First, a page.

There are so many ways to mark time: by astrological seasons, by books read, by discarded tea bags, by Fridays, by miles walked, by pages written, by semesters, by songs, and on and on. At every calendar year’s end, I obsessively search for the “A Year in Reading” series via The Millions. Two Decembers ago, I read about Grace Talusan’s book-filled 2019. The essay mentions so many wonderful titles, including Good Talk by Mira Jacob and I Was Their American Dream by Malaka Gharib. Plus, something more than books stuck with me. The author of The Body Papers has an online accountability group that started years ago with wanting “to counteract the imbalance of women’s writing in the pages of literary magazines and book review pages by encouraging each other to submit more often.”
Oh, how I wanted this, too. I yearned for a community to discuss the hard-to-measure, invisible-to-other-people work that writers do. If you’re a storyteller harboring publishing hopes, you know how much time, silence, can stretch between victories: 365 coffee spoons, a spin around the sun. Inspired by Talusan, I, within moonrises, gauged interest with my text chain. Of my dear fictioneers, two — my MFA wifey and poetry pal — wanted to celebrate their consistent steps, too.
In the spirit of accountability, meeting regularly is important. Once upon a time, accountability groups met in person. (What a daydream, right?) Some chat virtually. As you may know, I’m a bit hermit-y, prefer pantlessness to pants. Considering the isolating times, our spread-out locations, and different schedules, we forgo future planning by agreeing to meet in email-land on the first of every month to discuss our reading, writing, editing, and submitting goals.
On January 1, 2020, I press send on the inaugural love letter, including three reading intentions: a new release, genre fiction, and translated work. Since February 1, 2020, we reflect on the past month — psst, I did it — and set goals for the current month, like concentrating on books I was embarrassed not to have read. Now, it’s been around 15 months, and looking back at 2020 — which some summed up over the holidays with toilet paper and dumpster fire tree ornaments — we find it a blessing that we could turn to each other and old missives to gaze upon bright spots, cling to them for comfort.
Like Talusan’s accountability group, we discuss submissions. In 2020, we sent work to 189 places and received four acceptances. A common slice of writing advice is to read a lot and often. From the essay “So What Shall I Write About?” (translated by Ted Goossen), Haruki Murakami insists, “Absorb as many stories as you physically can. Introduce yourself to lots of great writing. To lots of mediocre writing too.” So, we read.
Last year, we broke personal reading records. My MFA wifey read 24 books, her “post-kid” reading-life high. I read 165 books. We set out to do big things like participating in Nicole Sealey’s The Sealey Challenge, where poem enthusiasts read a poetry book or chapbook every August day. We also set out to do small things, like finishing bookmarked titles or reading 100 pages of a new novel.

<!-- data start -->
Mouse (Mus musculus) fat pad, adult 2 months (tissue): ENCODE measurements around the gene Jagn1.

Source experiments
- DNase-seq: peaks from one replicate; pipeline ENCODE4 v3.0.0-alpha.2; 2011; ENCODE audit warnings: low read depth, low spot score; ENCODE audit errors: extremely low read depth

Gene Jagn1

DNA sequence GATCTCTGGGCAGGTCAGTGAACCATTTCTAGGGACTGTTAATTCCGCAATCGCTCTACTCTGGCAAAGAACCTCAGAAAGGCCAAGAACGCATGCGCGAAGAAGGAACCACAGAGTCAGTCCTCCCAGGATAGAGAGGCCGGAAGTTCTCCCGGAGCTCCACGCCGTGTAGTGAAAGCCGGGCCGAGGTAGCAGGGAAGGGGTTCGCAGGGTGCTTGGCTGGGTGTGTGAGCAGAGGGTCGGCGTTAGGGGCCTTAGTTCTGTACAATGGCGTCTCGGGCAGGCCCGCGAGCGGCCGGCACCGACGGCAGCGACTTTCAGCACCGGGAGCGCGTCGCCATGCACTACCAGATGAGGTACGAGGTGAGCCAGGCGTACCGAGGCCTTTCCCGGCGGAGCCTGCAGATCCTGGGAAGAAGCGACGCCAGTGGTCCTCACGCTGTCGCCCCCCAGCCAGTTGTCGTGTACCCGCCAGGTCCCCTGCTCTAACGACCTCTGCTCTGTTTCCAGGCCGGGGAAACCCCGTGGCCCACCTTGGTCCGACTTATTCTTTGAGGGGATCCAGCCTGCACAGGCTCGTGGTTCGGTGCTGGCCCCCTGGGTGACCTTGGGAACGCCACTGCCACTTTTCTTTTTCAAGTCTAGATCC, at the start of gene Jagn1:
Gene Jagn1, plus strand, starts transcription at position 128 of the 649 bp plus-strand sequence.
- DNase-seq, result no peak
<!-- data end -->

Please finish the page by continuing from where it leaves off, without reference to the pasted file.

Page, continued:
Often, after work, our exhausted eyes and our exhausted pandemic-heads and hearts read for “escapism.” Sometimes, we discover we’re reading the same book, like Jacqueline Woodson’s Red at the Bone, and text-gush about it. Often, we read organically, letting Terese Marie Mailhot’s Heart Berries lead us to Danez Smith’s Homie to Janice Lee’s The Sky Isn’t Blue. Sometimes, we assign ourselves homework.
We read books we’ve been wanting, meaning, to read, like Conflict Resolution for Holy Beings by Joy Harjo. We read book club picks, including Fiebre Tropical by Juli Delgado Lopera, The Only Good Indians by Stephen Graham Jones, and Memorial by Bryan Washington. At one point, we all crack open We Ride Upon Sticks by Quan Barry and crack up.
We fall feet over brains for Shruti Swamy’s A House Is a Body, Carmen Maria Machado’s In the Dream House, Zadie Smith’s Intimations, Raven Leilani’s Luster, Cathy Park Hong’s Minor Feelings, Jazmina Barrera’s On Lighthouses translated by Christina MacSweeney, Akwaeke Emezi’s Pet, Natalie Diaz’s Postcolonial Love Poem, Audre Lorde’s Sister Outsider, Zeyn Joukhadar’s The Thirty Names of Night, Brit Bennett’s The Vanishing Half, and Yanyi’s The Year of Blue Water.
From winter to winter, our focuses, like our reading lists, expand. We donate. We exercise. We paint toenails. We make home improvements. We rest. We take deep breaths. We eat dumplings (for research and for fun).
Because we’re human, it isn’t always sunflowers. Sometimes, we don’t write until the second, the third, or the sixth. Sometimes, we skip December. Sometimes, we miss our goals. In fact, our dispatches include a lot of this language: “Didn’t do much writing this month. That’s okay.” Occasionally, we choose to be kind to ourselves in goal-setting by not setting them, explaining, “Let poetry arrive when poetry arrives.” We even intuitively plan on finding peace with not crossing all of the things off our lists.
2020 taught me that our relationship with time and productivity can drastically change, but one thing that has remained a constant has been my accountability group. While sheltering in place, having others witness the seemingly tiny tasks — capturing an opening line, sneaking in several poems, proofing a chapter — between hand-washing face masks and sanitizing groceries is no insignificant thing. Especially when looking back to last spring, or even last week, feels a little like staring into a funhouse mirror. Because some days getting anything done feels like an accomplishment, our accountability group congratulates one another for taking showers, for taking a day, for saying no to things, for ignoring everything but our current read, too.
So, do you have an accountability group? If not, will you form one with your beloveds?